A family of killer whales has been spotted about 70 kilometres off the coast of Dubai, near Moon Island. The last time they were seen in UAE waters was in 2008 — more than 10 years ago!
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An Emirati businessman, Ghaith Al Khaja, 27, was on his way home from a fishing tournament when he sighted the beautiful creatures. The family of whales, which are also called “Orcas,” included a young calf — thus making it an unforgettable experience, indeed!
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According to Al Khaja, he was returning to Abu Dhabi from a fishing tournament at Moon Island when he first saw the whales, The National reported.
“It was around 11.30 am,” he recalled. “I couldn’t believe my eyes seeing the smartest and strongest creatures of the sea, so I started filming them.”
Al Khaja shared the video on Instagram, thus catching the attention of scientists in the UAE — including Georgina Gemmell, co-founder of the Northern Indian Ocean Killer Whale Alliance. The group studies killer whales across the northern part of the Indian Ocean.
“After analysing the footage that was forwarded by Dr. Ada Natoli, founder and director of the UAE Dolphin Project, researchers agreed that the group comprises of at least eight animals, including one calf and one adult male, and that some individuals are well known to the study and even have names,” she stated.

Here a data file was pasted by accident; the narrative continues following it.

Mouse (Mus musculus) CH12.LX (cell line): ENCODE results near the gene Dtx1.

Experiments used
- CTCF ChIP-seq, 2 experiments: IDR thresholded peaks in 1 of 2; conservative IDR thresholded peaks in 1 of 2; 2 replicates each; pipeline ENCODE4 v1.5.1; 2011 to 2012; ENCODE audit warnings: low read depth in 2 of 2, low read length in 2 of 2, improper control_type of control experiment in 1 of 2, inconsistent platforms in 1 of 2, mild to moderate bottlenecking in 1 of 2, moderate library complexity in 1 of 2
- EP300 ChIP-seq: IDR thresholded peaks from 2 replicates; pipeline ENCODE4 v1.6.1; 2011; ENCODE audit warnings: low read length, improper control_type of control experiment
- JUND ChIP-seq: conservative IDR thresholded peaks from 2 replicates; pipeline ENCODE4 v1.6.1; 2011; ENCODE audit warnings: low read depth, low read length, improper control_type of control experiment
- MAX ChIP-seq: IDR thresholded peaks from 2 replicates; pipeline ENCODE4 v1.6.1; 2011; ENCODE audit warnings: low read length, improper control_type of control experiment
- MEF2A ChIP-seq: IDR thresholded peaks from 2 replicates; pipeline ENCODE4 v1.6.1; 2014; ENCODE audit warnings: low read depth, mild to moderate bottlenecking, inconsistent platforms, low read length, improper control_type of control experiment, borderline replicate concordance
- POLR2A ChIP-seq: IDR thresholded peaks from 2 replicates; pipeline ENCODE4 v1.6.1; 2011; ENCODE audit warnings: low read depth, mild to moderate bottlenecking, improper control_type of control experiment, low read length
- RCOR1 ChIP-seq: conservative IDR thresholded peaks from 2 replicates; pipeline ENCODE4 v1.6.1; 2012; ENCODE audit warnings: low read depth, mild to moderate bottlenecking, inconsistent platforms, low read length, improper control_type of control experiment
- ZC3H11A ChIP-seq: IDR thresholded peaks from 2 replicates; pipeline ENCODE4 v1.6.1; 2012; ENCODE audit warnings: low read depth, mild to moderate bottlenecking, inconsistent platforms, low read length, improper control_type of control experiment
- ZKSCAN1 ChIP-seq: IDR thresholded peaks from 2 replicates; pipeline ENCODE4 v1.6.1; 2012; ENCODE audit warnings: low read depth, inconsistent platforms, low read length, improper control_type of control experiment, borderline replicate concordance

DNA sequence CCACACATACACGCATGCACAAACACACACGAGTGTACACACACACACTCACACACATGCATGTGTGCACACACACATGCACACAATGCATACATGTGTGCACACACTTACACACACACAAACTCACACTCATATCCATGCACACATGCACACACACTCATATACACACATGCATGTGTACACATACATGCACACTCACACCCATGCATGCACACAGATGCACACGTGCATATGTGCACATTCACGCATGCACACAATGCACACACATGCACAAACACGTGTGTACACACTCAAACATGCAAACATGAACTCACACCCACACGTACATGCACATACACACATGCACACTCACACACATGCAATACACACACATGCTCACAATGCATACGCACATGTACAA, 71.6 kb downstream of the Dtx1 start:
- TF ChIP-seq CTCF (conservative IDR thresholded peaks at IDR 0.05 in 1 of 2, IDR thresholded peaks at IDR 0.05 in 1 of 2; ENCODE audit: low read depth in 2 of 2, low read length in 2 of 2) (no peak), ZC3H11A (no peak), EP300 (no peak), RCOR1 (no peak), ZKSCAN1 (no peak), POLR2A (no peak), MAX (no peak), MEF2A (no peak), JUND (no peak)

Gemmell added that three of the killer whales have been identified as members of Pod 11. Two of them were first spotted near Abu Dhabi in 2008, and then seven years later near Sri Lanka — almost 3,300 kilometres away! Meanwhile, the Fujairah Whale Project spotted a family of killer whales last February, and it could be the same group seen by Al Khaja.
“This movement between the Arabian Gulf and Sri Lanka provided the first ever record to show killer whales cross the Arabian Sea,” Gemmell said. “This sighting is an important piece in an ever-shaping puzzle, demonstrating that this movement is not a one-off and that the same individuals seem to go back to the same areas.”
Moreover, she explained that researchers are able to track animals by identifying unique features, such as dorsal fins, and even small scars or tears. Orcas, for example, have a distinctive white eye-patch that sets them apart from other types of whales.
Killer whales can be found in most oceans and seas worldwide, although most of them are in the northeast Atlantic and north Pacific areas, as well as the coast of Antarctica. Despite their “threatening” name, they actually feed on different kinds of fish, mammals, and sea birds.
Here is the video of the latest encounter with the family of killer whales, shared by Ghaith Al Khaja (@1gmk) on Instagram:
It’s not everyday that one sees killer whales or Orcas, and seeing them up close must be truly exciting, indeed! So keep your eyes open while sailing or strolling along the beaches of Dubai… because you just might spot something worth sharing on Instagram!